This page briefly describes the sources of aerial, specifically satellite, imagery used in the preparation of East Yorkshire coastal erosion pages, and for ongoing studies.
Images captured by satellite and made available online inevitably show the coastline as it was at some earlier moment in time. In images of relatively recent date, there may be no or very little difference from the present situation at a number of locations. Older images provide an idea of how much cliff can be lost over a period.
Pr = monitoring profile (see data summary)
UKGRF–Apple is an ideal tool for quick access to a particular point on the coastal map when a coordinate is known.
Three types of coordinates are recognised. Grid Reference, the National Grid system employed in all Ordnance Survey maps, is preferred because only one element is needed in place of an easting then a northing, or latitude and longitude.
A copy/paste from the coordinates full spreadsheet or fieldwork spreadsheet into the Grid Reference search box at the left of the UKGRF map will zoom in to a required monitoring location. For example, the entry TA 25574 39697 directs the view to the cliff intersect for Profile 62 at Aldbrough.
Where a coordinate is not known then manual zoom can be applied. There are icons for the usual mapping tools.
Formerly, UK Grid Reference Finder was powered by Google Earth. The following text from the Finder site’s FAQ page explains the circumstances.
“Unfortunately Google have vastly increaded the cost of their maps, at short notice, which made it impossible for us to continue to use as a free service. We will be bringing the Google maps facility back in the future but as a paid service (this is the only way we can do this unfortunately) for those who need them.
“Our base map continues to be free but bear with us while we implement our new Apple maps in a very short period of time.”
As the name implies, the Batch Tool facilitates multiple coordinates to be inserted in a single process.
Assuming that the selected coordinates are in National Grid format, check the Grid Reference button in Step Two. Then press Convert (Step Five) and Show Points on a Main Map (Step Seven).
The Main Map in this case is the Apple map. If the tool does not work correctly, try another browser.
from Pr1 to a point 112 metres north of Pr23
spring to autumn 2012, hazy
from a point 112 metres north of Pr23 to Pr34
similar to above, better quality
from Pr34 to Pr38
from Pr38 to end of coast
similar to above
from Waxholme/Withernsea to end of coast
as above, slightly poorer quality
UKGRF-Bing is an older version. The display is labelled Aerial rather than Satellite. It does not expand to full screen.
from Pr1 to a point 211 metres south of Pr12
autumn 2011, poor quality
from a point 211 metres south of Pr12 to a point 175 metres south of Pr22
as the Apple map, i.e. 2012
from a point 175 metres south of Pr22 to a point 170 metres south of Pr46
from a point 170 metres south of Pr46 to south end of Withernsea seawall
similar to above
from south end of Withernsea seawall to end of coast
similar to above, slightly poorer quality
The map opened by the link shows additions to Google Earth using a Keyhole Markup Language zipped file. These additions are locations of monitoring profiles (Pr) and erosion posts (EP). Monitoring profiles represent the current system of measuring cliff loss, and erosion posts the previous system. See data-in-detail for background.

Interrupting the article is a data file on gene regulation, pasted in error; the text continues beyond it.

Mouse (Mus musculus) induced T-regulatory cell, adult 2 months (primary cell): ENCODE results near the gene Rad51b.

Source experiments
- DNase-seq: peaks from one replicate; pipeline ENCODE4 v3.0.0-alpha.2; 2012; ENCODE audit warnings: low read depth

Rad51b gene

Profiles notionally extend from a point inland to one at sea. Length is about 1.3 kilometres. On the GE image, length is reduced to 50 metres, this being landward and seaward extentions of 25 metres from cliff top intersects as they were in 2014-2015.
from Pr1 to Pr54 (Grange Farm site, Cowden)
1 July 2018
from Pr54 to Pr122
18 June 2017
Also appearing with profile markings on the GE map are dots in circles. These indicate cliff top intersects in 2003, the year when systematic regular monitoring of cliff loss for the entire coast was introduced.
Positions for the dots are calculated from data. Losses are added together and the distance extended seaward along the profile from the latest intersect.
The Google Earth Pro Show historical imagery feature (icon in the top toolbar and time slider) includes a map of the coastline for 2003.
In general there is agreement between imagery and calculation, with examples of precise alignment. Of the exceptions, some explanatory interpretation is possible (alignment might be seen at a later acquisition date, e.g. 2005 or 2007).
The Google Earth satellite map received updates during 2019. However, resolution tends to be poorer than for the 2017 and 2018 images. One section suffers distracting reflection from water surfaces.
from Pr1 to a point 132 metres north of Pr3
14 May 2019
from a point 132 metres north of Pr3 to a point 340 metres south of Pr5
29 March 2019
from a point 340 metres south of Pr5 to a point 113 metres north of Pr37
no change (i.e. 1 July 2018)
from a point 113 metres north of Pr37 to a point 119 metres south of Pr41
2 September 2018
from a point 119 metres south of Pr41 to a point 114 metres north of Pr81
18 April 2019
from a point 114 metres north of Pr81 to a point 155 metres south of Pr104
13 May 2019
from a point 155 metres south of Pr104 to Pr122
21 May 2019
The CCO application can be a little awkward to use (zoom is slow to resolve) but the images purposely depict the beach at low tide, potentially useful for observing sediment configurations. A Dual Map Viewer is available. Dates are 2012, 2011, 2010, 2009.
more on East Yorkshire coastal erosion
Prepared by Brian Williams in April 2019. Last update 31 August 2019.